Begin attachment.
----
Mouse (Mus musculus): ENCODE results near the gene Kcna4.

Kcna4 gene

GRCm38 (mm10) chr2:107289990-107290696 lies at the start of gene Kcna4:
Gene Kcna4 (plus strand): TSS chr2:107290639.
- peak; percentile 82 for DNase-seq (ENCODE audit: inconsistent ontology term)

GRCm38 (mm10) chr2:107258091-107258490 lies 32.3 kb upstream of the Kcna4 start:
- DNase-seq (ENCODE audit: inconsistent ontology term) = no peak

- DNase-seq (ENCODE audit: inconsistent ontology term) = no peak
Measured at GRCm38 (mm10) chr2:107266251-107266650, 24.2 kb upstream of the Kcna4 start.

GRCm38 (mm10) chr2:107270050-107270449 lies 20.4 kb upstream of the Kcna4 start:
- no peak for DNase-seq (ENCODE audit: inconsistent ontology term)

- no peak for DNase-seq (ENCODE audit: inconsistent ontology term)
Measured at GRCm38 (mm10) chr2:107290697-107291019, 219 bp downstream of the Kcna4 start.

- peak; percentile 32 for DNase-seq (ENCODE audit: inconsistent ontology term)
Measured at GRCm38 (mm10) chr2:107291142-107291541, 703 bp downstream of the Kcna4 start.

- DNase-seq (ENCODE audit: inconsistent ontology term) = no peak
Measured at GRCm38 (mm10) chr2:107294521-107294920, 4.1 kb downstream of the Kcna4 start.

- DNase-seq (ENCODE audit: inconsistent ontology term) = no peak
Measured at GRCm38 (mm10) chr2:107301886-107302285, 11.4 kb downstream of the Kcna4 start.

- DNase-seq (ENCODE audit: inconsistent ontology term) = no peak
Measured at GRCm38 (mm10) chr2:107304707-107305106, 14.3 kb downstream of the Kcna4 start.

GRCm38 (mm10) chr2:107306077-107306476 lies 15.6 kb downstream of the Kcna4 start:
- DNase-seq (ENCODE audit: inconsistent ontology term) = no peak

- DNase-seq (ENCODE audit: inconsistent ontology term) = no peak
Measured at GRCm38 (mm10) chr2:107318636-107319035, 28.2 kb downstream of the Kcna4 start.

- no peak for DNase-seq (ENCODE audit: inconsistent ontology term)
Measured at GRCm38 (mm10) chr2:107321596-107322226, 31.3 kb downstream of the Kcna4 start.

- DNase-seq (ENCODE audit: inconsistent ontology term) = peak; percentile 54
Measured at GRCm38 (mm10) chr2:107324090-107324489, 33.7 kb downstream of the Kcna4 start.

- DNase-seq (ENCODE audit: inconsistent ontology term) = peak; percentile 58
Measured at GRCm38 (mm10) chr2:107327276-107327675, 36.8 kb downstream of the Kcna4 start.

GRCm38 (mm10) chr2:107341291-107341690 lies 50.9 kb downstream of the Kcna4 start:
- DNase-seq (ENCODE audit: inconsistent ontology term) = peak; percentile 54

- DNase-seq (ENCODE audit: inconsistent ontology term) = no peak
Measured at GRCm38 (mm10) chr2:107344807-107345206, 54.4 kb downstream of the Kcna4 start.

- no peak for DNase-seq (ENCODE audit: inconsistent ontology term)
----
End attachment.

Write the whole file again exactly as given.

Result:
Mouse (Mus musculus): ENCODE results near the gene Kcna4.

Kcna4 gene

GRCm38 (mm10) chr2:107289990-107290696 lies at the start of gene Kcna4:
Gene Kcna4 (plus strand): TSS chr2:107290639.
- peak; percentile 82 for DNase-seq (ENCODE audit: inconsistent ontology term)

GRCm38 (mm10) chr2:107258091-107258490 lies 32.3 kb upstream of the Kcna4 start:
- DNase-seq (ENCODE audit: inconsistent ontology term) = no peak

- DNase-seq (ENCODE audit: inconsistent ontology term) = no peak
Measured at GRCm38 (mm10) chr2:107266251-107266650, 24.2 kb upstream of the Kcna4 start.

GRCm38 (mm10) chr2:107270050-107270449 lies 20.4 kb upstream of the Kcna4 start:
- no peak for DNase-seq (ENCODE audit: inconsistent ontology term)

- no peak for DNase-seq (ENCODE audit: inconsistent ontology term)
Measured at GRCm38 (mm10) chr2:107290697-107291019, 219 bp downstream of the Kcna4 start.

- peak; percentile 32 for DNase-seq (ENCODE audit: inconsistent ontology term)
Measured at GRCm38 (mm10) chr2:107291142-107291541, 703 bp downstream of the Kcna4 start.

- DNase-seq (ENCODE audit: inconsistent ontology term) = no peak
Measured at GRCm38 (mm10) chr2:107294521-107294920, 4.1 kb downstream of the Kcna4 start.

- DNase-seq (ENCODE audit: inconsistent ontology term) = no peak
Measured at GRCm38 (mm10) chr2:107301886-107302285, 11.4 kb downstream of the Kcna4 start.

- DNase-seq (ENCODE audit: inconsistent ontology term) = no peak
Measured at GRCm38 (mm10) chr2:107304707-107305106, 14.3 kb downstream of the Kcna4 start.

GRCm38 (mm10) chr2:107306077-107306476 lies 15.6 kb downstream of the Kcna4 start:
- DNase-seq (ENCODE audit: inconsistent ontology term) = no peak

- DNase-seq (ENCODE audit: inconsistent ontology term) = no peak
Measured at GRCm38 (mm10) chr2:107318636-107319035, 28.2 kb downstream of the Kcna4 start.

- no peak for DNase-seq (ENCODE audit: inconsistent ontology term)
Measured at GRCm38 (mm10) chr2:107321596-107322226, 31.3 kb downstream of the Kcna4 start.

- DNase-seq (ENCODE audit: inconsistent ontology term) = peak; percentile 54
Measured at GRCm38 (mm10) chr2:107324090-107324489, 33.7 kb downstream of the Kcna4 start.

- DNase-seq (ENCODE audit: inconsistent ontology term) = peak; percentile 58
Measured at GRCm38 (mm10) chr2:107327276-107327675, 36.8 kb downstream of the Kcna4 start.

GRCm38 (mm10) chr2:107341291-107341690 lies 50.9 kb downstream of the Kcna4 start:
- DNase-seq (ENCODE audit: inconsistent ontology term) = peak; percentile 54

- DNase-seq (ENCODE audit: inconsistent ontology term) = no peak
Measured at GRCm38 (mm10) chr2:107344807-107345206, 54.4 kb downstream of the Kcna4 start.

- no peak for DNase-seq (ENCODE audit: inconsistent ontology term)